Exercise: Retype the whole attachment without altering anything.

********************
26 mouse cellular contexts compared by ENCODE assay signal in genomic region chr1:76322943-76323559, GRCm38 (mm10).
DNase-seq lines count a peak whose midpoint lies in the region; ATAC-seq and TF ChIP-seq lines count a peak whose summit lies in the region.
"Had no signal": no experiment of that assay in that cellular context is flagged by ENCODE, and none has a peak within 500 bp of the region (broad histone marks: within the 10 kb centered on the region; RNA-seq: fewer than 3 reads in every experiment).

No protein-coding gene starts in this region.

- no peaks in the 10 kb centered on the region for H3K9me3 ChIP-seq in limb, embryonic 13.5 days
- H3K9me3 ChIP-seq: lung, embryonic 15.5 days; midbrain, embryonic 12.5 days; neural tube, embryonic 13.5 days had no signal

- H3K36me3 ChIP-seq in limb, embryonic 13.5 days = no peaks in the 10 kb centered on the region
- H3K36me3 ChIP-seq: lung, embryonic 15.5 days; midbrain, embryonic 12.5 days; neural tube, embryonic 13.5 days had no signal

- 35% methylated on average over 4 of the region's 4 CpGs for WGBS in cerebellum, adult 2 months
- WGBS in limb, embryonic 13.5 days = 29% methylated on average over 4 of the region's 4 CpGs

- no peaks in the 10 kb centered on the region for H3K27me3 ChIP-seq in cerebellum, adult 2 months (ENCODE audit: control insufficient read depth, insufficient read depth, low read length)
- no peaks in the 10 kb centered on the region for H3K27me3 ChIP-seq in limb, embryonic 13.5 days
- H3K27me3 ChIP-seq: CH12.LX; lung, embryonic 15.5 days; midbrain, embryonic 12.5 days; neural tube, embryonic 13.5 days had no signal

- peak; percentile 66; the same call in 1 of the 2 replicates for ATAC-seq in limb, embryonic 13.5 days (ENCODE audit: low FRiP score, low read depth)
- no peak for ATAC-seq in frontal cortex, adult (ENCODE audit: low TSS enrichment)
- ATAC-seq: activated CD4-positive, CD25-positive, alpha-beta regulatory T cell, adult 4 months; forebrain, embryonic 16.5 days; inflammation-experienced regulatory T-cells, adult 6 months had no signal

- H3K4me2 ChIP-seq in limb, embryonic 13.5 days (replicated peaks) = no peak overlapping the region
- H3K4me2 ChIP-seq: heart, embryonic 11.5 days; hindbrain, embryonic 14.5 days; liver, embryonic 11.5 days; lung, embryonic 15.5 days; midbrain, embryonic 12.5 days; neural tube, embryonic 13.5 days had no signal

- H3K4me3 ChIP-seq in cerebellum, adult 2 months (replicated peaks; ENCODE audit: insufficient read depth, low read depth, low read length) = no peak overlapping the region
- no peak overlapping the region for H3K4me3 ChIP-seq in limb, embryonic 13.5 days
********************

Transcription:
26 mouse cellular contexts compared by ENCODE assay signal in genomic region chr1:76322943-76323559, GRCm38 (mm10).
DNase-seq lines count a peak whose midpoint lies in the region; ATAC-seq and TF ChIP-seq lines count a peak whose summit lies in the region.
"Had no signal": no experiment of that assay in that cellular context is flagged by ENCODE, and none has a peak within 500 bp of the region (broad histone marks: within the 10 kb centered on the region; RNA-seq: fewer than 3 reads in every experiment).

No protein-coding gene starts in this region.

- no peaks in the 10 kb centered on the region for H3K9me3 ChIP-seq in limb, embryonic 13.5 days
- H3K9me3 ChIP-seq: lung, embryonic 15.5 days; midbrain, embryonic 12.5 days; neural tube, embryonic 13.5 days had no signal

- H3K36me3 ChIP-seq in limb, embryonic 13.5 days = no peaks in the 10 kb centered on the region
- H3K36me3 ChIP-seq: lung, embryonic 15.5 days; midbrain, embryonic 12.5 days; neural tube, embryonic 13.5 days had no signal

- 35% methylated on average over 4 of the region's 4 CpGs for WGBS in cerebellum, adult 2 months
- WGBS in limb, embryonic 13.5 days = 29% methylated on average over 4 of the region's 4 CpGs

- no peaks in the 10 kb centered on the region for H3K27me3 ChIP-seq in cerebellum, adult 2 months (ENCODE audit: control insufficient read depth, insufficient read depth, low read length)
- no peaks in the 10 kb centered on the region for H3K27me3 ChIP-seq in limb, embryonic 13.5 days
- H3K27me3 ChIP-seq: CH12.LX; lung, embryonic 15.5 days; midbrain, embryonic 12.5 days; neural tube, embryonic 13.5 days had no signal

- peak; percentile 66; the same call in 1 of the 2 replicates for ATAC-seq in limb, embryonic 13.5 days (ENCODE audit: low FRiP score, low read depth)
- no peak for ATAC-seq in frontal cortex, adult (ENCODE audit: low TSS enrichment)
- ATAC-seq: activated CD4-positive, CD25-positive, alpha-beta regulatory T cell, adult 4 months; forebrain, embryonic 16.5 days; inflammation-experienced regulatory T-cells, adult 6 months had no signal

- H3K4me2 ChIP-seq in limb, embryonic 13.5 days (replicated peaks) = no peak overlapping the region
- H3K4me2 ChIP-seq: heart, embryonic 11.5 days; hindbrain, embryonic 14.5 days; liver, embryonic 11.5 days; lung, embryonic 15.5 days; midbrain, embryonic 12.5 days; neural tube, embryonic 13.5 days had no signal

- H3K4me3 ChIP-seq in cerebellum, adult 2 months (replicated peaks; ENCODE audit: insufficient read depth, low read depth, low read length) = no peak overlapping the region
- no peak overlapping the region for H3K4me3 ChIP-seq in limb, embryonic 13.5 days